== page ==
I liked the book better than I liked the movie. This seems to be the comment about every book that I have ever read that has been made into a movie. This is one of the times, though, that I watched the movie before I read the book. The movie is “The Ultimate Gift”, based on Jim Stovall’s novel of the same title. It was one of those evenings when I was home alone and wanted to watch a movie that I haven’t seen before. After perusing a long list of titles on Amazon Prime, I settled on “The Ultimate Gift”. A few minutes after watching the movie, I ordered the book. I was able to get it on Amazon for a little less than $5. I really liked the movie, but I loved the book!
The story (I’m going from the book) is about the death of Howard “Red” Stevens, and the division of his multi-billion dollar estate. Most of his bequests to his family were large, but not unusual in nature. There was, however, one exception. That was his bequest to his great-nephew, Jason Stevens. Red regretted that he had tried to give his family members everything that they desired in life and felt like he had robbed them from learning important life lessons. From the grave–through his will and video messages–Red tries to share these lessons with Jason. Red felt like Jason had wasted his life up to that point, but there was still time. In Jason, Red saw a spark of character that made him believe that Jason could rise to the challenge.
Over the span of one-year, Red gives twelve challenges that need to be completed within a month of when they are given. Each challenge is designed to give a gift. These include a gift of: work; money; friends; learning; problems; family; laughter; dreams; giving; gratitude; a day; and love. If Jason doesn’t complete the current challenge, the bequest is canceled. Only after receiving each of the twelve gifts was Jason ready to receive the ultimate gift!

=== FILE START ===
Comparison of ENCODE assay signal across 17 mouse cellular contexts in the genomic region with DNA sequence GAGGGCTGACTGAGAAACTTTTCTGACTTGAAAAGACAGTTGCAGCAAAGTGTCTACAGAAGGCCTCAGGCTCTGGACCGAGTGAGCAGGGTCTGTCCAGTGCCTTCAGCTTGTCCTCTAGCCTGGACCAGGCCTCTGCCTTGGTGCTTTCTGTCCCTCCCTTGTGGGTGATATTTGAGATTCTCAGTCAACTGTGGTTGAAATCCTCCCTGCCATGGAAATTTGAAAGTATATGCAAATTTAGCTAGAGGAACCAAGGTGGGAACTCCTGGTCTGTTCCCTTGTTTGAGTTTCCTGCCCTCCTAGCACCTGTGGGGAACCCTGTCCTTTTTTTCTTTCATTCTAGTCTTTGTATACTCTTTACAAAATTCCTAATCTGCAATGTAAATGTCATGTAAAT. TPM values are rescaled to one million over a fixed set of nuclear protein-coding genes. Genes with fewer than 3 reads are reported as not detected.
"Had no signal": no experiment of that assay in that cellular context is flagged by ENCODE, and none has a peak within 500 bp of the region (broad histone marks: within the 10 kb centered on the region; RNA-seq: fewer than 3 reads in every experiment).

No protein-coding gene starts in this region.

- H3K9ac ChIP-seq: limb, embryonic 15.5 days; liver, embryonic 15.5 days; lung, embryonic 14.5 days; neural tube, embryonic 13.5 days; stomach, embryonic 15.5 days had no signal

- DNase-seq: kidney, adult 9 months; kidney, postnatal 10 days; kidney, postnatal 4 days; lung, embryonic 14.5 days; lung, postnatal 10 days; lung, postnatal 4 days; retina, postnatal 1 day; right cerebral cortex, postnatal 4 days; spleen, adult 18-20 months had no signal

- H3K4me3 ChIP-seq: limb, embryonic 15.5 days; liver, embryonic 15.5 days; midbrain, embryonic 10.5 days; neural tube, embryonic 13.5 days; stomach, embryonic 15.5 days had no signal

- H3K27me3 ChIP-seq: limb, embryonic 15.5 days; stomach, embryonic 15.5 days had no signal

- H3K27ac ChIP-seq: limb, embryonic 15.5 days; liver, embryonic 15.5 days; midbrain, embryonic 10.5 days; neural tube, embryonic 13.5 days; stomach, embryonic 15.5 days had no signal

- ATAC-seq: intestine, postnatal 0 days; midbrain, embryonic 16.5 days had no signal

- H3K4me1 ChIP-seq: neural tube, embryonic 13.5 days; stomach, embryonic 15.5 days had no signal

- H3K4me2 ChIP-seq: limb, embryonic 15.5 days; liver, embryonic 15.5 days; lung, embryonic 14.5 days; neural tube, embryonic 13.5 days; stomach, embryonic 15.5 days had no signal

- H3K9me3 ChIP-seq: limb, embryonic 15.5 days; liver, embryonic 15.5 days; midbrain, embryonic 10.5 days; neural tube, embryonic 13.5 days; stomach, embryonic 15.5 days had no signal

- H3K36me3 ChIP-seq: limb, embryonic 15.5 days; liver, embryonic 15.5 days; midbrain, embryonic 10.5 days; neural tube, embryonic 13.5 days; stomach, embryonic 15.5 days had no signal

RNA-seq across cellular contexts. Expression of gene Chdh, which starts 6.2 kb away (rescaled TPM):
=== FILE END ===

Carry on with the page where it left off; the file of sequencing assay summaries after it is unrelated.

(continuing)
The problem that I had with the movie is that the challenges work best with a billionaire relative. Not many of us have one of those. There is still some of this with the book, though I believe that most of the challenges can be modified to work for all of us. This is a book that I recommend to you, and I believe that it could also work well for a church book-study. If anyone reads it, or decides to use it at your church, I would like to hear about it. This book was copy-righted in 2001, so it has been around for quite awhile. If you have used it in the past, I would like to hear about that, too.
I’m guessing that this book can easily start conversations about lessons that we have learned from life that we would like to “gift” to others. One of my biggest personal lessons is the gift of letting go of anger. I discovered this gift way back when I had cancer. After a couple of surgeries and chemotherapy, I was so sick! I had very little energy, and had to be very intentional about how I used my energy. Getting angry no longer made any sense to me. In my opinion, anger is a choice (it’s amazing how many people have gotten angry at me when I say this!), and I decided to give it up.
Shortly after I finished my chemotherapy I had to interview with the Board of Ordained Ministry for ordination as a Deacon (back then we had a two-step ordination process). They had a question that I’m guessing they ask all of the candidates. It was: “What really makes you angry?”. It is apparent to me that they thought there was only one wrong answer. Of course, this is the answer that I gave. “Nothing makes me angry”. The entire board had a look of anticipation when they asked me to explain myself. Evidently my explanation made sense to them.
I would like to say that I never got angry again, but that would not be the truth. This is a lesson that I have to learn over and over again. I have found, though, that when I let go of anger I am more centered spiritually, and it is easier for me to be deeply at peace. There aren’t many places willing to talk about lessons, and gifts, like these. Church is one of the places where this can happen.
Your brother on the journey, Mark